What You Need to Know About 401(k) Loans Before You Take One

How Does a 401(k) Loan Work?

Quick facts about borrowing from your 401(k). The maximum amount you can borrow will be $50,000 or 50% of your vested account balance, whichever is less. Repayments will be automatically taken from your paycheck after taxes. Some plans do not allow you to contribute to the plan while you are making loan repayments. Borrowing rules depend on company—some allow it, some don't. And if you don't repay a loan on time, you might owe taxes and penalties.

Image by Madelyn Goodnight © The Balance 2020

Borrowing from your 401(k) isn't the best idea—especially if you don't have any other savings put toward your retirement years—however, when it comes to a financial emergency, your 401(k) can offer loan terms that you won't be able to find at any bank. Before you decide to borrow, make sure you fully understand the process and potential ramifications. Below are seven things you need to know about 401(k) loans before you take one.

What Are the 401(k) Loan Limits?

Your 401(k) is subject to legal loan limits set by law. The maximum amount you can borrow will be $50,000 or 50% of your vested account balance, whichever is less. Your vested account balance is the amount that belongs to you. If your company matches some of your contributions, you may have to stay with your employer for a set amount of time before the employer contributions belong to you. Your 401(k) plan may also require a minimum loan amount.

The IRS announced that the dollar limit on 401(k) loan made between March 27 and Sept. 22, 2020, is increased from $50,000 to $100,000.

Repaying the 401(k) Loan

Your loan must be repaid through payroll deductions, and repayments will be automatically taken from your paycheck after taxes. The longest repayment term allowed is five years, though there are exceptions. Most repayment plans are structured as monthly or quarterly payments, and some 401(k) plans do not allow you to contribute to the plan while you are making loan repayments.

The IRS announced that plans may suspend loan repayments that are due from March 27, through Dec. 31, 2020.

If you lose your job while you have an outstanding 401(k) loan, you may need to repay the balance quickly, or risk having it be categorized as an early distribution—resulting in taxes owed and a penalty from the IRS.

Interest Payments

You will pay yourself interest. The interest rate on your 401(k) loan is determined by the rules in your 401(k) plan, but it is typically set up as a formula, such as "Prime + 1%." Although you pay the interest back to yourself, taking a 401(k) loan hurts your future retirement savings most of the time.

Caveats to Borrowing From Your 401(k)

Some 401(k) plans allow a withdrawal in the form of a loan, but some do not. You must check with your 401(k) plan administrator or investment company to find out if your plan allows you to borrow against your account balance. You can usually find their contact information on your statement.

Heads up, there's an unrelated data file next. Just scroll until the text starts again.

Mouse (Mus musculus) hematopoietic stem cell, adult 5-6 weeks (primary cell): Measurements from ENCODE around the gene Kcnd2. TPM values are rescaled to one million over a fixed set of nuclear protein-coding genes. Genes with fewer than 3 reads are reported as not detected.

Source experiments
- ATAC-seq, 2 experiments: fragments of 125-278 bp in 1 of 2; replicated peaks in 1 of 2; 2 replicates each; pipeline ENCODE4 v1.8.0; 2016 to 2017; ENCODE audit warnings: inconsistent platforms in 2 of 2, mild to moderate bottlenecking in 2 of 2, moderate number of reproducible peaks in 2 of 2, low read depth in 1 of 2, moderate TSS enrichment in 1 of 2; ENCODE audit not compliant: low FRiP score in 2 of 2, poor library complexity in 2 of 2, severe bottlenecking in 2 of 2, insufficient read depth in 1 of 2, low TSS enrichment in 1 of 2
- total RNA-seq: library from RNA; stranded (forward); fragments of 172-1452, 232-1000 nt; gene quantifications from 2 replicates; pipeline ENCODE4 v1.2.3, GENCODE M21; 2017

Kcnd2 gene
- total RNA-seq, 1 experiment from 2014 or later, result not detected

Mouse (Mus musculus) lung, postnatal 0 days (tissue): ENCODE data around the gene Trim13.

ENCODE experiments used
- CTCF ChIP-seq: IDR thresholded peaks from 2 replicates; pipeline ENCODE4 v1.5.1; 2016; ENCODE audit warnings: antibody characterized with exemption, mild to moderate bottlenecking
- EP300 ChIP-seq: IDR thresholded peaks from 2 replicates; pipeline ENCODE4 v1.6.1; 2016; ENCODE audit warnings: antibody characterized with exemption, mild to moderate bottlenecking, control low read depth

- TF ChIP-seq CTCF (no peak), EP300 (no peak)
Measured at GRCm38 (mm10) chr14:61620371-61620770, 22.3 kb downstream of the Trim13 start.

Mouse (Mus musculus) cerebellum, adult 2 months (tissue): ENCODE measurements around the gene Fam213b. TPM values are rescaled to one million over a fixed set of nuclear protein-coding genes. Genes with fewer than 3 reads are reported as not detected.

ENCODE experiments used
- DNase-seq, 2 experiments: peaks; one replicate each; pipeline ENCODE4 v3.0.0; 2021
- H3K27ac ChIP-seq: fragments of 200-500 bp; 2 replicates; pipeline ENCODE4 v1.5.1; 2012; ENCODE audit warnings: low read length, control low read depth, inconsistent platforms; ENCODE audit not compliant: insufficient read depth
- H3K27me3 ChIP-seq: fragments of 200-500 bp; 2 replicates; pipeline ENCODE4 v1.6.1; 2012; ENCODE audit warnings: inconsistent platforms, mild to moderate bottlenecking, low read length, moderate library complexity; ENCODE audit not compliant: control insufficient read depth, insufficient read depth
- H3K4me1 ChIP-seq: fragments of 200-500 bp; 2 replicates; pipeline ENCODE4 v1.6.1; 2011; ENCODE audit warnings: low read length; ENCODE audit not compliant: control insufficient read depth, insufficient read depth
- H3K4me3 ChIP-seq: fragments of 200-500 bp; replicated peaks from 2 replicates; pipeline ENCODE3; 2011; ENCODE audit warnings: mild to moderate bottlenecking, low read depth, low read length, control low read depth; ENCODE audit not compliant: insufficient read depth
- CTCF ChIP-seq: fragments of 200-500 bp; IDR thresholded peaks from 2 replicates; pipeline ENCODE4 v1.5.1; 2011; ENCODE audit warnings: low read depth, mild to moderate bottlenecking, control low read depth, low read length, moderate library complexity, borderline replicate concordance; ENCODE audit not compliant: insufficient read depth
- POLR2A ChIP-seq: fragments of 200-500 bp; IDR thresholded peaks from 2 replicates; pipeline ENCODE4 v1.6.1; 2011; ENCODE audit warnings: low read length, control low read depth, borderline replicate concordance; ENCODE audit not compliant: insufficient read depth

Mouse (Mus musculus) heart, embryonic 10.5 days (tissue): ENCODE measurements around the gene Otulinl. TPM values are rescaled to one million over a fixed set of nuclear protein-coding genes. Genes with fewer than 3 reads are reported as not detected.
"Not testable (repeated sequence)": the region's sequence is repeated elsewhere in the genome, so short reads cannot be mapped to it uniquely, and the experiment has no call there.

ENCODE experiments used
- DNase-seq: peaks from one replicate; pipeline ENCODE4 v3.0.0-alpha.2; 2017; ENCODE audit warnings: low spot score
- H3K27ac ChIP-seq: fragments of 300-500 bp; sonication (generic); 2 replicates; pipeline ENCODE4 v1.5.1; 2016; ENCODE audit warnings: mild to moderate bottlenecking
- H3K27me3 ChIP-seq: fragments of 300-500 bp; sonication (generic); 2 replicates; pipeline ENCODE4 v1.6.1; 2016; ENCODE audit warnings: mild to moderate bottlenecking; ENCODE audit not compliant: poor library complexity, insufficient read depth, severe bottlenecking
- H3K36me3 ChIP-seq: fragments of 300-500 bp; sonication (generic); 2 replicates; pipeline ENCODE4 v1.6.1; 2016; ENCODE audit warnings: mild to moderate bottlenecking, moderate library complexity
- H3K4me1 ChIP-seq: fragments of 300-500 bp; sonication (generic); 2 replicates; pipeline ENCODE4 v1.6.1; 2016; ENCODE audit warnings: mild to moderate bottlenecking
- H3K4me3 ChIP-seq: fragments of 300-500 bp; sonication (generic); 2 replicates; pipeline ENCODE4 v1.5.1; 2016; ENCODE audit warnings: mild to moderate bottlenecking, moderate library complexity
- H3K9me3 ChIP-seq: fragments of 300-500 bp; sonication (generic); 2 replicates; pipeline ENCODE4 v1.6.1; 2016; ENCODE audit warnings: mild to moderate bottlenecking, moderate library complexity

Some companies may also allow multiple loans, while others will not.

When your employer set up the 401(k) plan, they decided whether the plan would allow loans or not. 

Borrowing From an Old 401(k)

If you are no longer working for the company where your 401(k) plan resides, you may not take a 401(k) loan. You may transfer the balance from a former employer to your new 401(k) plan, and if your current employer plan allows for loans, then you can borrow from there. If you transfer your old 401(k) to an IRA, you cannot borrow from the IRA. It is best to know all the rules before you cash out or transfer an old 401(k) plan.

Using Your 401(k) Loan Wisely

Research on 401(k) loans and defaults shows 39% of loans are used to repay debts, and 32% are used for home repairs or improvements. Other major uses included automobiles, college tuition, medical costs, and vacation or wedding expenses.

Taking out a loan to repay debt is dangerous, as your 401(k) assets are protected from creditors. In addition to the initial balance hit, money removed from your 401(k) will miss out on potential market gains

Late Repayment Is Potentially Costly

At the time you take a 401(k) loan, you pay no taxes on the amount received. However, if you don't repay the loan on time, taxes and penalties may be due. If you leave employment while you have an outstanding 401(k) loan, your remaining loan balance is considered a distribution at that time, unless you repay it. The 2018 Tax Credit and Jobs Act (TCJA) extended the repayment deadline from 60 days to the day your federal income tax return is due.

If the loan is not repaid according to the specific repayment terms, then any remaining outstanding loan balance can be considered a distribution. In that case, it becomes taxable income to you, and if you are not yet 59 ½ years old, a 10% early withdrawal penalty tax will also apply. About 10% of loans go into default due to a job change and not enough resources to satisfy the loan.

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